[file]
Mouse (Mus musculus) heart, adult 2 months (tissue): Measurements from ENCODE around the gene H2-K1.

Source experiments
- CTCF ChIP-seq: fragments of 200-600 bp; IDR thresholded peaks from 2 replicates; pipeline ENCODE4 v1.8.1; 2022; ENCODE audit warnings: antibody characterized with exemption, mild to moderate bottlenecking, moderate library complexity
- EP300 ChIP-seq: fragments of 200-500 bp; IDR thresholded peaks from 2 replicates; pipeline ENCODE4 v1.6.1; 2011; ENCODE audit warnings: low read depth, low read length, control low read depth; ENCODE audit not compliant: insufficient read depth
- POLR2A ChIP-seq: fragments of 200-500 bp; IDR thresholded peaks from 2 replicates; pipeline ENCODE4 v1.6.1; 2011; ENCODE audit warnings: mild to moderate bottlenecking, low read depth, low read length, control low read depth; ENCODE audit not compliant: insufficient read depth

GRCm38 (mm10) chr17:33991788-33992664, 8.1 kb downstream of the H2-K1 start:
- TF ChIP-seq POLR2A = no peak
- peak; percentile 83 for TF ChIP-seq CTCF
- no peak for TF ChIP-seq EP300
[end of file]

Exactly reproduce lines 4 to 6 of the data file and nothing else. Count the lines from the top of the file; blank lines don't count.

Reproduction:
- EP300 ChIP-seq: fragments of 200-500 bp; IDR thresholded peaks from 2 replicates; pipeline ENCODE4 v1.6.1; 2011; ENCODE audit warnings: low read depth, low read length, control low read depth; ENCODE audit not compliant: insufficient read depth
- POLR2A ChIP-seq: fragments of 200-500 bp; IDR thresholded peaks from 2 replicates; pipeline ENCODE4 v1.6.1; 2011; ENCODE audit warnings: mild to moderate bottlenecking, low read depth, low read length, control low read depth; ENCODE audit not compliant: insufficient read depth

GRCm38 (mm10) chr17:33991788-33992664, 8.1 kb downstream of the H2-K1 start: